That was the question on everyone’s lips in Leo’s classroom at the Juan Mantovani Middle School. His school was situated in the district of Las Heras in the south of the Argentinian city of Rosario, close to his home. Leo had missed a week of school and, apart from brief illness, he rarely did that. His desk stood empty, and at playtime, when someone got the ball out, the game seemed even more confusing. There is not football pitch at the Juan Mantovani and there are always too many kids for the small, cramped playground. It did not encourage spacious, expansive games and, with Leo absent, even less so. It had been some days since he had been seen.


love coffeelove coffeelove coffeelove coffee… one coffee down due to unnecessary gibberish at times (I felt as if I was reading results about a conducted experiment sometimes).

Books & Reviews 📚

Book #26: Escoffier: The King of Chefs

Author: Kenneth James
Publisher: Bloomsbury Academic (2002)
Pages: 319
Chapters: 18+17 interludes


Auguste Escoffier (1846 -1935) was the first modern celebrity chef.His clientele included royalty as well as leaders of society and fashion. This book traces his career from his humble origins on the French Riviera to Paris, London and New York. Acknowledged already during his lifetime as the greatest chef in the world, with the hotelier César Ritz, he changed the way we eat and the way food is presented. Together they established a tradition of superb cooking. They were also instrumental in making dining in public respectable for women. Escoffier popularized his repertoire in a series of hugely successful cookery books. He shows what made the cuisine at the Savoy and the Carlton so outstanding, as well as drawing a persona: a culinary portrait of a chef of genius. Escoffier: The King of Chefs also presents the dishes, from eggs to lobster, on which Escoffier had both lasting influence and strongly held views.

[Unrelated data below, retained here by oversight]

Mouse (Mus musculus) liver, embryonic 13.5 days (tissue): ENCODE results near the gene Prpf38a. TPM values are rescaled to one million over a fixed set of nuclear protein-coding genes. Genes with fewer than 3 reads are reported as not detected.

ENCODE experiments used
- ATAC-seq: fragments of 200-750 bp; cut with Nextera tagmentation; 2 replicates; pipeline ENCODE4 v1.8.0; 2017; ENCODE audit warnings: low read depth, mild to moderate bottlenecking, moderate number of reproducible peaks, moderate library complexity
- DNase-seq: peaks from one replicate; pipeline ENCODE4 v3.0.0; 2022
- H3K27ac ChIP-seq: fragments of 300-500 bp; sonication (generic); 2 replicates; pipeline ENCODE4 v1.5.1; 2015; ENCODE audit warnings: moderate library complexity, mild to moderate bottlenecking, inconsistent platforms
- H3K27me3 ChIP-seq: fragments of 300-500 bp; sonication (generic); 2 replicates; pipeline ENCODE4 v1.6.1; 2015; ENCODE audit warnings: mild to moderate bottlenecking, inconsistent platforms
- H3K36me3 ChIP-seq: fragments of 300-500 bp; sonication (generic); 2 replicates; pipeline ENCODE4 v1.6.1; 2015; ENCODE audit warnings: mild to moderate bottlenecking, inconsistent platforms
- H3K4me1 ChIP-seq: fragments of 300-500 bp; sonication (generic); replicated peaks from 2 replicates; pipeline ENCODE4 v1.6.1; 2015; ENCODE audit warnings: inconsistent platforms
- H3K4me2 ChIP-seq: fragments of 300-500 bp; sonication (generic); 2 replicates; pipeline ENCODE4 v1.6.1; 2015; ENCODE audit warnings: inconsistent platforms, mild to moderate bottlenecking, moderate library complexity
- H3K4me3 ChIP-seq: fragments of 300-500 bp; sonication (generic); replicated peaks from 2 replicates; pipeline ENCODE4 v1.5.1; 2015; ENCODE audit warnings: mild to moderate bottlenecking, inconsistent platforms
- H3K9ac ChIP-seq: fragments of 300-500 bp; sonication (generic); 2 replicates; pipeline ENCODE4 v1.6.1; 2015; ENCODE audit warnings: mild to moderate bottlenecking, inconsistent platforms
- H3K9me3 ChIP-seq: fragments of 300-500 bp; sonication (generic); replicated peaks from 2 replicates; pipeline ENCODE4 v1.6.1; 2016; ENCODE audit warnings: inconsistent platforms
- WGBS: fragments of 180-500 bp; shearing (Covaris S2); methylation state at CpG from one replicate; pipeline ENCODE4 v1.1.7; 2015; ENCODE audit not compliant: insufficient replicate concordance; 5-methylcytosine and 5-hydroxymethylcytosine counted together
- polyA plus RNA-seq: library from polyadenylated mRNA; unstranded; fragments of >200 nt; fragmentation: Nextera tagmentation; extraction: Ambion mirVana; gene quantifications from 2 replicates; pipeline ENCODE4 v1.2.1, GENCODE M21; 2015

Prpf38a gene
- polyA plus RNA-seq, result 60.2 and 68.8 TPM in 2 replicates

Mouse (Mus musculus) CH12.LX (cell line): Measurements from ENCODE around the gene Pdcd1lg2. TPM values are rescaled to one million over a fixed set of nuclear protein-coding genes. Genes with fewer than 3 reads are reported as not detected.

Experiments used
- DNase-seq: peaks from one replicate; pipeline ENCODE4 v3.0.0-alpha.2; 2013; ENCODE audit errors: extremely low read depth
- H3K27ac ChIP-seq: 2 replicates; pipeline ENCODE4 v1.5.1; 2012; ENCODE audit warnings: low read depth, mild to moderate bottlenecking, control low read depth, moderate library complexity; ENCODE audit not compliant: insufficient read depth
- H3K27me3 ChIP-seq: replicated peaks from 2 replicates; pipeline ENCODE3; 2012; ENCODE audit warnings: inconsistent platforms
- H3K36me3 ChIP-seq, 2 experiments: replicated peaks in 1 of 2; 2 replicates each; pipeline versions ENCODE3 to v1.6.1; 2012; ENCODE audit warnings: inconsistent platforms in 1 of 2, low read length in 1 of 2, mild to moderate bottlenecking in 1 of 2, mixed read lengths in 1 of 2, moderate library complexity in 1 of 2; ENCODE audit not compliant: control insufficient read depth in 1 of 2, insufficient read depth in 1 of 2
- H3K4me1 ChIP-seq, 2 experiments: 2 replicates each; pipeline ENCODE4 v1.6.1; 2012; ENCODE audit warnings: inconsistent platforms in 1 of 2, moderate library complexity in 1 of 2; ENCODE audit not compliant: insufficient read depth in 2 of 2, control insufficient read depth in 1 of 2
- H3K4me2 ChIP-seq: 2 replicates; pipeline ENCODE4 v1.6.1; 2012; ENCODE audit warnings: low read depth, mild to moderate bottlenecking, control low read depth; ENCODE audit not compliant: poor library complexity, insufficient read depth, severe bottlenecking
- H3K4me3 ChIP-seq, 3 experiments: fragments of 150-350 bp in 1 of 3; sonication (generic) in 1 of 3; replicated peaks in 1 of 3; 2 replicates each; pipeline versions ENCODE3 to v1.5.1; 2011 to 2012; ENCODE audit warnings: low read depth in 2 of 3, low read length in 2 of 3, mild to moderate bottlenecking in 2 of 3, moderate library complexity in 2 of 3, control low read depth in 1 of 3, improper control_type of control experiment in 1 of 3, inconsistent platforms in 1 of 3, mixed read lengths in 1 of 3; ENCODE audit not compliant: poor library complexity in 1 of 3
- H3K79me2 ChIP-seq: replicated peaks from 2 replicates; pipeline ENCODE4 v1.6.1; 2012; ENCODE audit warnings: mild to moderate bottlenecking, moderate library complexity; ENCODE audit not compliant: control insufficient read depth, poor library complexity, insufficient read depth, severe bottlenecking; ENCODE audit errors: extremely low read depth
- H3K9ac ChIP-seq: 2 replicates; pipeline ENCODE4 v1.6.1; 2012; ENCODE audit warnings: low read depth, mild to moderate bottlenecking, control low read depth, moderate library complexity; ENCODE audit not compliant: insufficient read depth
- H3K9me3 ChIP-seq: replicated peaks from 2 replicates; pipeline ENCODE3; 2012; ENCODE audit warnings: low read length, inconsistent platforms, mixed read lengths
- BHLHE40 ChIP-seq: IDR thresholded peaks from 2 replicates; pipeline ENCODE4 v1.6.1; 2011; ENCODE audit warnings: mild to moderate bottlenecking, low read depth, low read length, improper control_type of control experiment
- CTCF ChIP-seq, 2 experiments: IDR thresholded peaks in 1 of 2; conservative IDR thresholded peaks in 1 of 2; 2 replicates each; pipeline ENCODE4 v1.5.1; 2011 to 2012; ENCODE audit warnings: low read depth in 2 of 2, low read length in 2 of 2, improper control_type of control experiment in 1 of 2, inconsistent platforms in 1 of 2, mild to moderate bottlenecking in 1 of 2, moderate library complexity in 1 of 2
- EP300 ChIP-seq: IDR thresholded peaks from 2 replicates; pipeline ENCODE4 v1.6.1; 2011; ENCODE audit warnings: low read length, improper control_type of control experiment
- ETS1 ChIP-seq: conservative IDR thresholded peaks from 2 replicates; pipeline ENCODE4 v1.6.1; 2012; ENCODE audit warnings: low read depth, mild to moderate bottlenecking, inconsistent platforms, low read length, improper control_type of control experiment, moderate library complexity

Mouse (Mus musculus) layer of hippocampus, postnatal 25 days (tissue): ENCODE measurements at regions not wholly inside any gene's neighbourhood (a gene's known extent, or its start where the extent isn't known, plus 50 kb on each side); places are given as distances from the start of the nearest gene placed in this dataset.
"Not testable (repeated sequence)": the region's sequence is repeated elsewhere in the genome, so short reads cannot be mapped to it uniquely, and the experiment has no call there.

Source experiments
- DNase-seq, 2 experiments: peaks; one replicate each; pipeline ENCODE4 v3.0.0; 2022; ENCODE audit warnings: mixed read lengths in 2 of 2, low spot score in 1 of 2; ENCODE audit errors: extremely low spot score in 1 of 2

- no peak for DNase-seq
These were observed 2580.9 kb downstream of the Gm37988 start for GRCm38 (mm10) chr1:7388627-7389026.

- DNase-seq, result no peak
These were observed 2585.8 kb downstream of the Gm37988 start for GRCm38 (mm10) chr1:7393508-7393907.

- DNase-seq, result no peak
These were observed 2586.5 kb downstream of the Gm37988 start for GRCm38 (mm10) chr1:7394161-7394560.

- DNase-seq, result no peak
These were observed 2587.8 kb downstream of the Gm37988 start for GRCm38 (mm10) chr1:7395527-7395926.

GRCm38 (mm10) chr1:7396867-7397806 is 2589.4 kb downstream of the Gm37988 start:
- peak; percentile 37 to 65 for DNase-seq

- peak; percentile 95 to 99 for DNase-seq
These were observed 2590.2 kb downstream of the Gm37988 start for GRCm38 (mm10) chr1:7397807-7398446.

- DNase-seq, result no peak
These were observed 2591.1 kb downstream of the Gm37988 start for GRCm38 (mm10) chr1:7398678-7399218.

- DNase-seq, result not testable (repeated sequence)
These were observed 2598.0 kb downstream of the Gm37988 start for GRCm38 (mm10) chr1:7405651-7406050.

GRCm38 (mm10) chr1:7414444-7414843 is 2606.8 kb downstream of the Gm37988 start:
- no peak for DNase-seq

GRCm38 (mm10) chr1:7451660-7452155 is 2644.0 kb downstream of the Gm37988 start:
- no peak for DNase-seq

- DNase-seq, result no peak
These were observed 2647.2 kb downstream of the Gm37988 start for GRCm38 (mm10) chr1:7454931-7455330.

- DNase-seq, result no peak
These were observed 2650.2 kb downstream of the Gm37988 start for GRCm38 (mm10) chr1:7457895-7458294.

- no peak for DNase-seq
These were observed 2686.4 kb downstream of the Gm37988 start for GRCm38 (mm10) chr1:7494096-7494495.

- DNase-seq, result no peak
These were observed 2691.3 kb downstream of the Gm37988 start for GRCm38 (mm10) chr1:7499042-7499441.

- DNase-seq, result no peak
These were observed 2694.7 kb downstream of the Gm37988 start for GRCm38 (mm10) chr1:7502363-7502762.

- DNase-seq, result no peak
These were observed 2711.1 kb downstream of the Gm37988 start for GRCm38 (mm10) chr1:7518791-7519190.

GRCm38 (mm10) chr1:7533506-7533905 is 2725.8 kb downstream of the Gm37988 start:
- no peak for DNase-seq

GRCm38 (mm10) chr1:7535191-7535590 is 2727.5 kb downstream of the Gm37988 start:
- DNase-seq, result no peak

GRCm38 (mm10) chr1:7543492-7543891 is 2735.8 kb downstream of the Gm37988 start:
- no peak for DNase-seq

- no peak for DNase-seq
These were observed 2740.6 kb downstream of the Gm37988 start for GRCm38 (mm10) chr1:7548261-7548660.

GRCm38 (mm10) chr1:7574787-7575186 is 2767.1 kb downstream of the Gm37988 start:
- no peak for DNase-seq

“Although I had not originally intended to enter this profession, since I am in it, I will work in such a fashion that I will rise above the ordinary, and I will do my best to raise again the prestige of the chef de cuisine.”

– A. Escoffier

So said, so done. I’m just going to talk about the book.

Frenchmen rules the kitchen! That being said, I have no business in the kitchen. I am not a foodie fanatic nor am I an adventure eater, but where history is concerned – food included – I indulge. Also, I am a notable Francophile and Auguste Escoffier simply happen to be one of my favorite French heroes. This man was a revolutionary. When I picked this book up, I was not expecting much about the Escoffier family knowing that French people (well, most of them) are a private people. Even the French footballers are very private about their personal life. He didn’t let me down. Escoffier had written little about his family during his time.

“Cooking is a science and an art, and the man that puts all his heart into satisfying his fellow man deserves consideration.”

– A. Escoffier

Escoffier’s father chose this field for him and instead of fighting his father over his future, Escoffier did his best to come out on top. In the first Interlude, the author divulges into coffee history. Coffee was Escoffier’s favorite brew and he said, “Never serve coffee except at the end of a meal.”